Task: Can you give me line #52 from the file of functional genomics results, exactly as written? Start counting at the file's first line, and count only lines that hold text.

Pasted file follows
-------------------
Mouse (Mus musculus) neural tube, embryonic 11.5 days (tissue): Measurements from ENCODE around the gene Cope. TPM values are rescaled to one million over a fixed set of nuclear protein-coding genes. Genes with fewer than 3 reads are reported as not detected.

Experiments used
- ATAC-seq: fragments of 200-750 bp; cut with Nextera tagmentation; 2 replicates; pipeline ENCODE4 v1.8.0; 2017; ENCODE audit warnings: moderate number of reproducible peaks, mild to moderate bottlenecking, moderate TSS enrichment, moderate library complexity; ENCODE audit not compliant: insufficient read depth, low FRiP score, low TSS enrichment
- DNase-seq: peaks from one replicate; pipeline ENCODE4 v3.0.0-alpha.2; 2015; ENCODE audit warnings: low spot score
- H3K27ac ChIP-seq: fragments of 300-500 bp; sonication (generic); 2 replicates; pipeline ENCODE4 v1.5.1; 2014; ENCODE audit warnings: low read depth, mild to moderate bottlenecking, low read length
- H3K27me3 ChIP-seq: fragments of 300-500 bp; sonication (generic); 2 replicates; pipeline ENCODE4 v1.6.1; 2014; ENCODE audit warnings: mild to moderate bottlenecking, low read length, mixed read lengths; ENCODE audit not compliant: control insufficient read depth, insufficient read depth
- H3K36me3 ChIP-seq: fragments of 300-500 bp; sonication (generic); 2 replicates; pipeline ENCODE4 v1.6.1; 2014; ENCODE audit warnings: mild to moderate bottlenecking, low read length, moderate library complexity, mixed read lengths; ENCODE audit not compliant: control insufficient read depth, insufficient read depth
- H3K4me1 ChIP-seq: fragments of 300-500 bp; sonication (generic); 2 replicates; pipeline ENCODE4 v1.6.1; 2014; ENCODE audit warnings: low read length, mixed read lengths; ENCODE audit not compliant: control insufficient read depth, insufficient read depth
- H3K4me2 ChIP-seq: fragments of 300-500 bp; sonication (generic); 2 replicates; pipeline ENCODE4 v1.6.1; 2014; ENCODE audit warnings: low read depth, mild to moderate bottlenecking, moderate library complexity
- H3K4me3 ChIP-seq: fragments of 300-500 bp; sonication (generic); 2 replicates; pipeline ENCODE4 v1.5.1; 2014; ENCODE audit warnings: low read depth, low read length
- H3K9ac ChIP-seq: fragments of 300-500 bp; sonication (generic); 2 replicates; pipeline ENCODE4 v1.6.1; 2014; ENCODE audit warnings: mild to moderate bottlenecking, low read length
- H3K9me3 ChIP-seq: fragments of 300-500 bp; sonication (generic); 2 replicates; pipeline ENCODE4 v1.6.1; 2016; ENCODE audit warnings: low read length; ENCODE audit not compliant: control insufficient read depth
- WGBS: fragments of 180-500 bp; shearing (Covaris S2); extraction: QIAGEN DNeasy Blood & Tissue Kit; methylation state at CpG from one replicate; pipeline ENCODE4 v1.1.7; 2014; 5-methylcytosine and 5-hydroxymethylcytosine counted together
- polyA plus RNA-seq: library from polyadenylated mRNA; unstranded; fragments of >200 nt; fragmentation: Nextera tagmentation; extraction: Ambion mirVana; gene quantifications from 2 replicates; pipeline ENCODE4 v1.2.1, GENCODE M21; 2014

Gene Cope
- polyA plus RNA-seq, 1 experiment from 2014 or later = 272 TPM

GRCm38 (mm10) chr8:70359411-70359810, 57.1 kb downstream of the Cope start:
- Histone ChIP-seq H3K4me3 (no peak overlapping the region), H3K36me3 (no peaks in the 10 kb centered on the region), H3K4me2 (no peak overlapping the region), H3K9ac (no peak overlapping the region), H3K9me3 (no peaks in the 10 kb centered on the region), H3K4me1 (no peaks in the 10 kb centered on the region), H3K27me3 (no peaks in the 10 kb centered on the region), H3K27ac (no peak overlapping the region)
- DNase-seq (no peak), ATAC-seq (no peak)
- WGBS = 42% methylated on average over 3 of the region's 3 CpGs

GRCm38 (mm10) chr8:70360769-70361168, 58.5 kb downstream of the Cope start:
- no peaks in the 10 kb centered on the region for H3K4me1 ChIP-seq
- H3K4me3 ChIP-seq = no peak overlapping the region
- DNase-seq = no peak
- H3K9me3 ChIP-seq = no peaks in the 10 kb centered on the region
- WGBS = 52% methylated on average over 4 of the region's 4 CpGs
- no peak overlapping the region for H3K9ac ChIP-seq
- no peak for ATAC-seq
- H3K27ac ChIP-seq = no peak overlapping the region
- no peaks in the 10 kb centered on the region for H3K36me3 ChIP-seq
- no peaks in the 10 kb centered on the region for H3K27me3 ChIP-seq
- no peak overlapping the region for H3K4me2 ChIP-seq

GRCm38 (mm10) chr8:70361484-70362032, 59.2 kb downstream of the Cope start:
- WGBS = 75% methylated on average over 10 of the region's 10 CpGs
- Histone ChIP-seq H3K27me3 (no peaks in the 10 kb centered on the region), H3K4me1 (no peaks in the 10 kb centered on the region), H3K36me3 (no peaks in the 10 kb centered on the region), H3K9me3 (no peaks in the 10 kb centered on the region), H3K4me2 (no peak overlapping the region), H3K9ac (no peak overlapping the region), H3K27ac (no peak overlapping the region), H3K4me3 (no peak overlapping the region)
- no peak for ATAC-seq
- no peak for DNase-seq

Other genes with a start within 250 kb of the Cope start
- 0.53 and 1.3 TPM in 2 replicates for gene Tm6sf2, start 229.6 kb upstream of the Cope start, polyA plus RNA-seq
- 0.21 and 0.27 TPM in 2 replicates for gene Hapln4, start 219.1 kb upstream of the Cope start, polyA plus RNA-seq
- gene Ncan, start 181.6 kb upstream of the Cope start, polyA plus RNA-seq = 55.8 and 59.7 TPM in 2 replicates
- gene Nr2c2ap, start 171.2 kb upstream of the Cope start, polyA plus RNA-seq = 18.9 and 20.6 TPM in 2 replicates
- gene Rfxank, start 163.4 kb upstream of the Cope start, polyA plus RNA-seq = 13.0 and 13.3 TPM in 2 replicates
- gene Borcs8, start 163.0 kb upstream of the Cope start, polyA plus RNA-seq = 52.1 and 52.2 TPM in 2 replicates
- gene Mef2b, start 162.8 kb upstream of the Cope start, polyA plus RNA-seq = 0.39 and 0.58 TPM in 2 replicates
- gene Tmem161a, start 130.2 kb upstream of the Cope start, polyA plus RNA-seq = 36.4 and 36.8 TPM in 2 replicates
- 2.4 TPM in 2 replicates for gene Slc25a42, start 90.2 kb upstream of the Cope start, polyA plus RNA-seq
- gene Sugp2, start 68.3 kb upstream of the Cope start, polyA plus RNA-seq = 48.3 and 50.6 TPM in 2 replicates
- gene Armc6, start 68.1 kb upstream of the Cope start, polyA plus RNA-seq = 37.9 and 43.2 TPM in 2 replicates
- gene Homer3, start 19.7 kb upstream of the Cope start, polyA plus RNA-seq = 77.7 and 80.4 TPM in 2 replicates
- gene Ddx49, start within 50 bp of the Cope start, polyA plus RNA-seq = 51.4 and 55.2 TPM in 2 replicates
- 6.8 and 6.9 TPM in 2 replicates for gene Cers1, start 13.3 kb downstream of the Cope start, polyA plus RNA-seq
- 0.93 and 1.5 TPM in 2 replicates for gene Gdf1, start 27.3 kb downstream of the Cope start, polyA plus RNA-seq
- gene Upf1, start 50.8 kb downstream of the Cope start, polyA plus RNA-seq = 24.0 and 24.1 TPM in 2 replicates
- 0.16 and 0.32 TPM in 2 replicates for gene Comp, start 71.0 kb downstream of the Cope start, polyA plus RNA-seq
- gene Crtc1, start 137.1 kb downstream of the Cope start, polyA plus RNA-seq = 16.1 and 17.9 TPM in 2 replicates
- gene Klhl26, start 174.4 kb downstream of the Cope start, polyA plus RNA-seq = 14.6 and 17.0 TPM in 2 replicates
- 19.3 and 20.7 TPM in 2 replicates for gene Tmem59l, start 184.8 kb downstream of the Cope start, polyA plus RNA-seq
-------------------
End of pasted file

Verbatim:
- 6.8 and 6.9 TPM in 2 replicates for gene Cers1, start 13.3 kb downstream of the Cope start, polyA plus RNA-seq